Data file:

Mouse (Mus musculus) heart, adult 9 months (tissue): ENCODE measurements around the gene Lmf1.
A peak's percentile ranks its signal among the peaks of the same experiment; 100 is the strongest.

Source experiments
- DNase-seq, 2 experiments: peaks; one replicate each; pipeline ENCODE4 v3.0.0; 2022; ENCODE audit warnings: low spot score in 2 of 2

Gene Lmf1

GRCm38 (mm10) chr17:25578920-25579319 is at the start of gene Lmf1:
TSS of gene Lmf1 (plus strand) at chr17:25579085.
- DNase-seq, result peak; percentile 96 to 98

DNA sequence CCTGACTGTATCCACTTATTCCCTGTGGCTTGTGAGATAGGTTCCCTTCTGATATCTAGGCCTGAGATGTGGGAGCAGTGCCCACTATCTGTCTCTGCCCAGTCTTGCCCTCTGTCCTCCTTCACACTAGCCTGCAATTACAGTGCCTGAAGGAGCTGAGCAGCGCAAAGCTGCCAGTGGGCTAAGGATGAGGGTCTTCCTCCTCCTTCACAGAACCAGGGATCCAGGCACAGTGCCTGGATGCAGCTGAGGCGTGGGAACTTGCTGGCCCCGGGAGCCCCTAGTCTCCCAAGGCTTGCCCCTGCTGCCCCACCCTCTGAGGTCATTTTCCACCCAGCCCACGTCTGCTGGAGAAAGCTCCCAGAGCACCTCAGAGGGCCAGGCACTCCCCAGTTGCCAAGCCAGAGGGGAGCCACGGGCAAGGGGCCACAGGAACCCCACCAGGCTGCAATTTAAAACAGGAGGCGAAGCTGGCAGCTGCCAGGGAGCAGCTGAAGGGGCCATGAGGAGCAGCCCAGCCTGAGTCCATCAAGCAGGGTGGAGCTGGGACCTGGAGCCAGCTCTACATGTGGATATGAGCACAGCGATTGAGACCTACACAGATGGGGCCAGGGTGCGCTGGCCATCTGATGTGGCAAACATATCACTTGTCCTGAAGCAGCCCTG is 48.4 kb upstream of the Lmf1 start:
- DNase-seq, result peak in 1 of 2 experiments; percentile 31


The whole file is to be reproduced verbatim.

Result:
Mouse (Mus musculus) heart, adult 9 months (tissue): ENCODE measurements around the gene Lmf1.
A peak's percentile ranks its signal among the peaks of the same experiment; 100 is the strongest.

Source experiments
- DNase-seq, 2 experiments: peaks; one replicate each; pipeline ENCODE4 v3.0.0; 2022; ENCODE audit warnings: low spot score in 2 of 2

Gene Lmf1

GRCm38 (mm10) chr17:25578920-25579319 is at the start of gene Lmf1:
TSS of gene Lmf1 (plus strand) at chr17:25579085.
- DNase-seq, result peak; percentile 96 to 98

DNA sequence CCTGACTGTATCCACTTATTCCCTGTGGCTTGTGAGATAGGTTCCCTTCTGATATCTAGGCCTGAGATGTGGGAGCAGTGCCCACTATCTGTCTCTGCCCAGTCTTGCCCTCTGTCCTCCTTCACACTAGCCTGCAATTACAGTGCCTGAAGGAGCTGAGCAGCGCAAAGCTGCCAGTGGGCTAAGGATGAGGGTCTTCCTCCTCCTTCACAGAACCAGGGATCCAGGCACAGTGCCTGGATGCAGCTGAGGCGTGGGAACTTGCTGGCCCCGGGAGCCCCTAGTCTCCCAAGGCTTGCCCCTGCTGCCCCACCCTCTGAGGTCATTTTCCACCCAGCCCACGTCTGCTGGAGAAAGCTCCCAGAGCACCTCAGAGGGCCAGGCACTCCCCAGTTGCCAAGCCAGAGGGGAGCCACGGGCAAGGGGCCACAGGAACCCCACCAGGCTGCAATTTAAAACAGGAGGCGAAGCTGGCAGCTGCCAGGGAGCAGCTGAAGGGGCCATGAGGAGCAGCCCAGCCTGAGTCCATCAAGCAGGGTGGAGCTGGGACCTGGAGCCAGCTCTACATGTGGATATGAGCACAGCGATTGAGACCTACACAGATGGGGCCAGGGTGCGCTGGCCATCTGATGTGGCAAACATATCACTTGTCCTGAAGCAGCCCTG is 48.4 kb upstream of the Lmf1 start:
- DNase-seq, result peak in 1 of 2 experiments; percentile 31